After initially taking a hardline and trying to browbeat the organizers to cancel the celebrations, the administration let better sense prevail. The first indications that all would be well came some days ago, when the Hyderabad Police began making elaborate arrangements for the security of the procession and devotees, and the smooth flow of traffic to minimize inconvenience to the public during traffic diversions on account of the Shobha Yatra. The Yatra route was also worked out with the organising committee and; Thakur Raja Singh was released on 24 March 2012.

The Shobha Yatra, when it finally happened with the collaboration of umpteen Hindu organizations, was truly grand, a triumph of Sri Rama, comparable to his return to Ayodhya in the hoary past, with ecstatic devotees turning up in numbers said to touch a whopping three lakhs! And it was completely joyous and peaceful. Not a single untoward incident was reported from anywhere, which suggests that despite provocation and instigation, the common citizen of both communities did not want to mar the sanctity of the day. Several devotees from Delhi, Mumbai and neighbouring Karnataka arrived in the city, hoping to participate in the historic celebrations, and they were not disappointed.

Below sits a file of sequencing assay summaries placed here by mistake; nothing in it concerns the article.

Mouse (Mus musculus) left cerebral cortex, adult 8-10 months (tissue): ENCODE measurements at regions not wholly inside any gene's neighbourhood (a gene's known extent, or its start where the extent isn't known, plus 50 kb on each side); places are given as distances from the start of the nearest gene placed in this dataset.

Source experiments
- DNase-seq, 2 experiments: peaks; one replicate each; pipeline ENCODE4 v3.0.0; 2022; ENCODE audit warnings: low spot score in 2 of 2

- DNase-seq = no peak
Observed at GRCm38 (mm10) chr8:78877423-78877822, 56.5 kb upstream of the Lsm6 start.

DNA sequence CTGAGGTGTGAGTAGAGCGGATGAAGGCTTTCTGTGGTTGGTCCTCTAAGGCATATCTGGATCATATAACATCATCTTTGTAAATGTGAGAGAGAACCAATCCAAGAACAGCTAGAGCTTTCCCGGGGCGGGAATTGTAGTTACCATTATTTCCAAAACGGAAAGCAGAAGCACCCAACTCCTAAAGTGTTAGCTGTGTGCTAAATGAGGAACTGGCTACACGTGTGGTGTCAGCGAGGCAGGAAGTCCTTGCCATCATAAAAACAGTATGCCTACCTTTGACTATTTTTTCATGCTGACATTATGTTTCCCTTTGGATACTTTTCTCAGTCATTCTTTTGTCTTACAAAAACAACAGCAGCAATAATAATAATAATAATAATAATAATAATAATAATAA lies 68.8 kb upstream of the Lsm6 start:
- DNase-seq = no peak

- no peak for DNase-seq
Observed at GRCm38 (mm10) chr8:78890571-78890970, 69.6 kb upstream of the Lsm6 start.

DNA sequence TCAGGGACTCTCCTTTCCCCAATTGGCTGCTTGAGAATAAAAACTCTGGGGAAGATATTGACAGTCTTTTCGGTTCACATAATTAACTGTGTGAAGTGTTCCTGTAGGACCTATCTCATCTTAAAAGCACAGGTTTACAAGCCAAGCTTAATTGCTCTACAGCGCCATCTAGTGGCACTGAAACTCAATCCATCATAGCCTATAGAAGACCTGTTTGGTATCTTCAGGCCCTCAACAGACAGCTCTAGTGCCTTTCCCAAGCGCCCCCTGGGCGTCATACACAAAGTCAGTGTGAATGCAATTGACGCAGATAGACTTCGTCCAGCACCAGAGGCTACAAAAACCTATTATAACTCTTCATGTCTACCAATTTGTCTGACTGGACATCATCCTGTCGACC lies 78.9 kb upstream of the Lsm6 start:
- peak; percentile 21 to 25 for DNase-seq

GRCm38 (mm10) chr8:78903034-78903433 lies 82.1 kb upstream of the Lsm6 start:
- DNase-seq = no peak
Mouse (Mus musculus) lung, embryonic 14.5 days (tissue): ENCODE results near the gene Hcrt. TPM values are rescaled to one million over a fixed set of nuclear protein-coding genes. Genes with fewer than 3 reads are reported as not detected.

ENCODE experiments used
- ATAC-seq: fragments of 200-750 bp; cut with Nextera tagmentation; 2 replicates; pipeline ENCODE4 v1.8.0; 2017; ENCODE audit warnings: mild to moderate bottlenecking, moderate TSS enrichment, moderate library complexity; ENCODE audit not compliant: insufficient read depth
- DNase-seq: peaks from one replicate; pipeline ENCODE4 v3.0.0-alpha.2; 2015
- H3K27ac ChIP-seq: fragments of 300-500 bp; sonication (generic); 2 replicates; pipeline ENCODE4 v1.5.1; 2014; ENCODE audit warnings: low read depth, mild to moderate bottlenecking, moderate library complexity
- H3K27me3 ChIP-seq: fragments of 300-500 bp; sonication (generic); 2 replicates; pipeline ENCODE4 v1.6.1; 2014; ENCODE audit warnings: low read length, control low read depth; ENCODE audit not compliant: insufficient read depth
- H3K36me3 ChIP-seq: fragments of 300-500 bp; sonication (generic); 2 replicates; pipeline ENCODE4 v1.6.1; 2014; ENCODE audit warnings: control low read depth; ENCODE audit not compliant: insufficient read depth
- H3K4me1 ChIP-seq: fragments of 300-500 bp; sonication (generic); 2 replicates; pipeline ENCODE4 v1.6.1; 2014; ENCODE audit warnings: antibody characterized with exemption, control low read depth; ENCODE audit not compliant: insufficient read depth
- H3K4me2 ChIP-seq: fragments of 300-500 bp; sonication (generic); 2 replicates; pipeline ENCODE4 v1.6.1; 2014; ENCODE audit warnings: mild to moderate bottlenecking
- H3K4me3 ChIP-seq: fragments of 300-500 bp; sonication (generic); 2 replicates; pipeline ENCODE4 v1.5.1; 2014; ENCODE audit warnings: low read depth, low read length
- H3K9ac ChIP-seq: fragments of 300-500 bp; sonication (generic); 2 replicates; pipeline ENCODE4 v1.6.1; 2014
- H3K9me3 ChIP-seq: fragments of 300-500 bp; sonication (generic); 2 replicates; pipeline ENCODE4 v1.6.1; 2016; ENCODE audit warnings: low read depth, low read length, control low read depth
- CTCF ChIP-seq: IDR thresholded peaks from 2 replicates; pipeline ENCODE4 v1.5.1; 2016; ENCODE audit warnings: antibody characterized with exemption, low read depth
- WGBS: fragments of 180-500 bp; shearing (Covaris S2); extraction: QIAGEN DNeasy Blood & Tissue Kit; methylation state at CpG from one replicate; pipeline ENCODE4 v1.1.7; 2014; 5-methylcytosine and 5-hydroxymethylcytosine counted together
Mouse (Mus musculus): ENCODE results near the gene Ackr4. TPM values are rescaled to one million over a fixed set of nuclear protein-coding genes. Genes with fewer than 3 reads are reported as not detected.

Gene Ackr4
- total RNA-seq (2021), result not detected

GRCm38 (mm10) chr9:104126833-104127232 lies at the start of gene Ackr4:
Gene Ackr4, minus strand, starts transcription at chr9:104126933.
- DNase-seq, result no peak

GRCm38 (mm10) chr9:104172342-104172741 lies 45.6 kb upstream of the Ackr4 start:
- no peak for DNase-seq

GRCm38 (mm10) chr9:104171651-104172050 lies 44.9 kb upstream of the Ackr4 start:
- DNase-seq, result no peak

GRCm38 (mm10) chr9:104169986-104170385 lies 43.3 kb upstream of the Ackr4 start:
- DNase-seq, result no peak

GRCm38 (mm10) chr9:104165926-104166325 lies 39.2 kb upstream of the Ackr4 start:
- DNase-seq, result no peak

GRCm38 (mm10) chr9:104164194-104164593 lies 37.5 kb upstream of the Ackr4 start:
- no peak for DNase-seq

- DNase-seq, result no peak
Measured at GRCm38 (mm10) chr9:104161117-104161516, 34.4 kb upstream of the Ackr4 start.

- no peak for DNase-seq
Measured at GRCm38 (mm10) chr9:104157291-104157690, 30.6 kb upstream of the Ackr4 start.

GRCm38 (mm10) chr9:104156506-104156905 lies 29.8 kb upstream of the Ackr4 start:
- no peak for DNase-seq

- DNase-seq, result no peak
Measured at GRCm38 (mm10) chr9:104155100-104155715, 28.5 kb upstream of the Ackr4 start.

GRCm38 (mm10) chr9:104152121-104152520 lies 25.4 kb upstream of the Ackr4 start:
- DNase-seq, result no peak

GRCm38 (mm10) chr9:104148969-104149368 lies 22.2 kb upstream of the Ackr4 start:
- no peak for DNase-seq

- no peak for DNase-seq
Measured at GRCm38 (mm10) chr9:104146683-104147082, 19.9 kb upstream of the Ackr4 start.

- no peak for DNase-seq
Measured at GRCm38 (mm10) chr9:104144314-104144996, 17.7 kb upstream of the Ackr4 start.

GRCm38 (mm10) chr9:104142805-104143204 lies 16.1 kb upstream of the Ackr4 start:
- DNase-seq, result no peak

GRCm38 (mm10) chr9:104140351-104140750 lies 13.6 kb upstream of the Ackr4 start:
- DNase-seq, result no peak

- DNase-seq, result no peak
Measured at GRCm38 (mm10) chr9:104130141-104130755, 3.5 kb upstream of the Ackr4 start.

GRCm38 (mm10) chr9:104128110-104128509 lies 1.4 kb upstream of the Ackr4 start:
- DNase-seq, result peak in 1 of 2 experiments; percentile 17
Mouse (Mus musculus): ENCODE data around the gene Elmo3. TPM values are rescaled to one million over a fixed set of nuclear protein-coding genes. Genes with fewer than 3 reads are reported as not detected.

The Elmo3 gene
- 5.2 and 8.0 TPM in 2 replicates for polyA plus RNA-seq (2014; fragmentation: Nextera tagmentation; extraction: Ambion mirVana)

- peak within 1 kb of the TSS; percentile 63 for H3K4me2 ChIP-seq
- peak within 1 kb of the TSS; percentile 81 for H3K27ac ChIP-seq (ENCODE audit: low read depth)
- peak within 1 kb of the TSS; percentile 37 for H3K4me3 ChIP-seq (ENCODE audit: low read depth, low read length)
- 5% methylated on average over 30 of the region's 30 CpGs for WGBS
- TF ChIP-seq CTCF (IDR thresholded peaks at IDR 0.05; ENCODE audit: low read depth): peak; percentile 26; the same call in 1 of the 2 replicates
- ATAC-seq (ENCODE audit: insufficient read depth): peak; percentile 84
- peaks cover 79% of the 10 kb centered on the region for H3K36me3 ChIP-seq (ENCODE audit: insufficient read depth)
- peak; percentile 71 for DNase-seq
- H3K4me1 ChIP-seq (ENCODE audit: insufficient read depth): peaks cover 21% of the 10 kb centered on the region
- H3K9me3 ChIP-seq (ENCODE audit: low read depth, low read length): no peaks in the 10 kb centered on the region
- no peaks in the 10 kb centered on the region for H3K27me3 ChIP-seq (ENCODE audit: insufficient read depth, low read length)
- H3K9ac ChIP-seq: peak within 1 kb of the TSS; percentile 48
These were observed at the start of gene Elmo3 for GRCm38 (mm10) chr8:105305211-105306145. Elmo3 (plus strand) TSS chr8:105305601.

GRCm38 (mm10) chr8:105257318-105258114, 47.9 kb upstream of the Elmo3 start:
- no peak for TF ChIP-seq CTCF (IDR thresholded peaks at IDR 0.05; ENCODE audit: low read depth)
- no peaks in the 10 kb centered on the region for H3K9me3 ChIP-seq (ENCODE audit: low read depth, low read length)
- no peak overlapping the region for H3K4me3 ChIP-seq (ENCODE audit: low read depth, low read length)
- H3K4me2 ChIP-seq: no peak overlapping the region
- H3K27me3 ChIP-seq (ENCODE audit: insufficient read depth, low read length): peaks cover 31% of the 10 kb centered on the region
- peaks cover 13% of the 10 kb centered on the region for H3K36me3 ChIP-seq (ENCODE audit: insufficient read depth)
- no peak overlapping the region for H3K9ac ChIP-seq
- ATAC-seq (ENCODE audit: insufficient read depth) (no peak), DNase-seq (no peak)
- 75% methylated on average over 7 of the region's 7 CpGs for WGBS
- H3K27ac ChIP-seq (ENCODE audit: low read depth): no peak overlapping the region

The best part of the celebration was the fact that unlike 2011, the Hyderabad Police did not compel Hindus to divert the procession from their regular route. All along the 7-km route, participants reported great joy and fun, with young children dressing up as Chhatrapati Shivaji Maharaj, Netaji Subhash Chandra Bhose, Maharana Pratap, besides of course, Sri Rama, Lakshman, Sita Ji, Hanuman and the Vanar Sena.
One of the most mysterious developments of the day was that some prominent mosques were wrapped up with cloth for the day, and the community as a whole absented itself from public appearances. It was of course, gratifying that the rabble rousers who had opposed the Yatra did not appear in the streets and create trouble, but never in the city’s history have the religious structures of ANY community been ‘shrouded’ in this manner and literally shut down. It was inexplicable.